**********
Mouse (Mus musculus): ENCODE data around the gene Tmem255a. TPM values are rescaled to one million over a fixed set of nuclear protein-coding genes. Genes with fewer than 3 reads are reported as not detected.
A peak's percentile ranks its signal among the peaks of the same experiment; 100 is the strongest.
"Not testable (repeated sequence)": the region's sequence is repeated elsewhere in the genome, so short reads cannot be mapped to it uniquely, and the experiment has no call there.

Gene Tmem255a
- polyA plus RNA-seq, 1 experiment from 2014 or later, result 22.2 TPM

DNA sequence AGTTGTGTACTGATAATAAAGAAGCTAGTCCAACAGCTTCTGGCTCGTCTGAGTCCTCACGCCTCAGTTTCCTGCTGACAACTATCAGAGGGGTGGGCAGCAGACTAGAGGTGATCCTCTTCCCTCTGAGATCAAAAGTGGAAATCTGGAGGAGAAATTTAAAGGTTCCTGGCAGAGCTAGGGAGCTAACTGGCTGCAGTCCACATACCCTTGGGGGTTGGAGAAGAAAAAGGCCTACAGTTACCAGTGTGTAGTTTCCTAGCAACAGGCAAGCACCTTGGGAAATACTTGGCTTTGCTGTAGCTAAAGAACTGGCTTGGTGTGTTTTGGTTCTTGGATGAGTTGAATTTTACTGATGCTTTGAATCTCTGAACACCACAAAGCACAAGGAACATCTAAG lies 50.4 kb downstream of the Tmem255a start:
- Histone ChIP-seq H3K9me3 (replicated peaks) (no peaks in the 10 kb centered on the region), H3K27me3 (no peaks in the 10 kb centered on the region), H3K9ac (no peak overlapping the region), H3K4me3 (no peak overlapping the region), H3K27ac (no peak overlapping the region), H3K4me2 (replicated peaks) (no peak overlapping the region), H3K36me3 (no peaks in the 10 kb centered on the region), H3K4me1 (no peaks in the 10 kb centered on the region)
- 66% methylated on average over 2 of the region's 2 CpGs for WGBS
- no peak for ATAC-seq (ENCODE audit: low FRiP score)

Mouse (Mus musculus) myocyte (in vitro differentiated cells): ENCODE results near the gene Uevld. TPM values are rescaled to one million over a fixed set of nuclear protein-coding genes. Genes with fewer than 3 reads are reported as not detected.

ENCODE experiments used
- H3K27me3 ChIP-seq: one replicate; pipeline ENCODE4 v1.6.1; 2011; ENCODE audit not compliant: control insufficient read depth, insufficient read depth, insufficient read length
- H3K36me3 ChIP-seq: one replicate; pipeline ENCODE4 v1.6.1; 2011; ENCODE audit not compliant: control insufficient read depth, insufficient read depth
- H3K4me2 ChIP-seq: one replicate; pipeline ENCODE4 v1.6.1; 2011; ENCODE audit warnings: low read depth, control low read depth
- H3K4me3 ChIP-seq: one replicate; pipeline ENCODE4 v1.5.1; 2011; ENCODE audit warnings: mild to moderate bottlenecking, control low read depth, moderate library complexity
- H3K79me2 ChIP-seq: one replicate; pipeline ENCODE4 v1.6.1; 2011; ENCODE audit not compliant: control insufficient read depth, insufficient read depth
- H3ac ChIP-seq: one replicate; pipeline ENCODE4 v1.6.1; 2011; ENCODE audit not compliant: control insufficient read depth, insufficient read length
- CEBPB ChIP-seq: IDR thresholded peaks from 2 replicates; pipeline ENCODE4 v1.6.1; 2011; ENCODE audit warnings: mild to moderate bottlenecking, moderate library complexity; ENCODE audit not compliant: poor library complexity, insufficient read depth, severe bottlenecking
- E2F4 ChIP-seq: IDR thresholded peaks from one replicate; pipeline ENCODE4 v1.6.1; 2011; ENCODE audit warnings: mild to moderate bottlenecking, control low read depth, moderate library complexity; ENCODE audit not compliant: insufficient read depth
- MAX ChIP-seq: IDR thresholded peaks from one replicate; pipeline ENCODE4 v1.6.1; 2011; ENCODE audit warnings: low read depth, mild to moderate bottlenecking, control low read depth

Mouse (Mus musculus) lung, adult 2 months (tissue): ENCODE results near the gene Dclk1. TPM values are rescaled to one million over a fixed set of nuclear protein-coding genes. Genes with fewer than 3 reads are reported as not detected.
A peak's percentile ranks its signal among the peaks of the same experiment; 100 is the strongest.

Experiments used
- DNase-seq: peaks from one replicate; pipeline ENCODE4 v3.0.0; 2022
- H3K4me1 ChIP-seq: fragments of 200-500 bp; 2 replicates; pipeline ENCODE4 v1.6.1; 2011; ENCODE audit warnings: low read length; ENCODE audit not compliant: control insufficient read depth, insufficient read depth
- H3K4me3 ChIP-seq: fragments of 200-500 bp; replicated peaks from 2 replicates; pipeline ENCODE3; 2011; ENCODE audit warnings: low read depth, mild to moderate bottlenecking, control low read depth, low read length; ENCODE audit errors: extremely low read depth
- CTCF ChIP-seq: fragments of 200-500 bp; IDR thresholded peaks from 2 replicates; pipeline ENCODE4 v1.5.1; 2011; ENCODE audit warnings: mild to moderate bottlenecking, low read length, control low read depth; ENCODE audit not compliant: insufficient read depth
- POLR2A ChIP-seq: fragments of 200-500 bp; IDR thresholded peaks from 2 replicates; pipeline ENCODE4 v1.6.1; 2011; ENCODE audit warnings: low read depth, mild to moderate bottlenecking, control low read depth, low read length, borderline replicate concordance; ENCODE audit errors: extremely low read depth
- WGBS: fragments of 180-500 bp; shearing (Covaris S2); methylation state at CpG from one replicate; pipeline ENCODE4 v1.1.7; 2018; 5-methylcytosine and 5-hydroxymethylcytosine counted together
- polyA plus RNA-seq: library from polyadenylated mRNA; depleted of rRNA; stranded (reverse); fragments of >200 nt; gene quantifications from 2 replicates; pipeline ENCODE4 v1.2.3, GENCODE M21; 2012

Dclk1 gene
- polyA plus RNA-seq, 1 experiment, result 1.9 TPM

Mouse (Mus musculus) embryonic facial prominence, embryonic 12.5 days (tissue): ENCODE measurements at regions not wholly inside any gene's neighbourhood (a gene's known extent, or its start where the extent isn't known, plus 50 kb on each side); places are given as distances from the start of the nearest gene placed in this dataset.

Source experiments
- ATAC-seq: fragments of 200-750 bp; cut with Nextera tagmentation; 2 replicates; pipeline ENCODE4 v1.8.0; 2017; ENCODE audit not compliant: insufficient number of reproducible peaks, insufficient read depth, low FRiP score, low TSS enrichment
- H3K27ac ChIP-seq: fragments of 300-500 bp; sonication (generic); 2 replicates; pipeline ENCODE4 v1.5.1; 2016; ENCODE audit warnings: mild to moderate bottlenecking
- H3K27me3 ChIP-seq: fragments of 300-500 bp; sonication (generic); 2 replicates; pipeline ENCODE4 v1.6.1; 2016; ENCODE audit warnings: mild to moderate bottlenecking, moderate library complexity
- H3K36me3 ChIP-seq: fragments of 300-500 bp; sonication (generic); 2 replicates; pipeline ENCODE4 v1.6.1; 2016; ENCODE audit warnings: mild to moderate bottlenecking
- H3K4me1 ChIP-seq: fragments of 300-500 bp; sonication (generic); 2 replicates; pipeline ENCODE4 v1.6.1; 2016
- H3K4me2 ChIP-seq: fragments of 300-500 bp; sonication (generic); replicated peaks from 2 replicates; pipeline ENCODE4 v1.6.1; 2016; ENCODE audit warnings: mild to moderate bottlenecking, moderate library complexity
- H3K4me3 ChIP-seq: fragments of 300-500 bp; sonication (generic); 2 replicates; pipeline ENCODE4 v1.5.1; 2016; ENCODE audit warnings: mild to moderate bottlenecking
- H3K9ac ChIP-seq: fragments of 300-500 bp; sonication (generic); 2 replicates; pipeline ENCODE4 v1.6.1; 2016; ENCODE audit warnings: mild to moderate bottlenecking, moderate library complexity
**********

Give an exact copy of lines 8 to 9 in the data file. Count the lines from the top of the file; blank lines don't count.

- 66% methylated on average over 2 of the region's 2 CpGs for WGBS
- no peak for ATAC-seq (ENCODE audit: low FRiP score)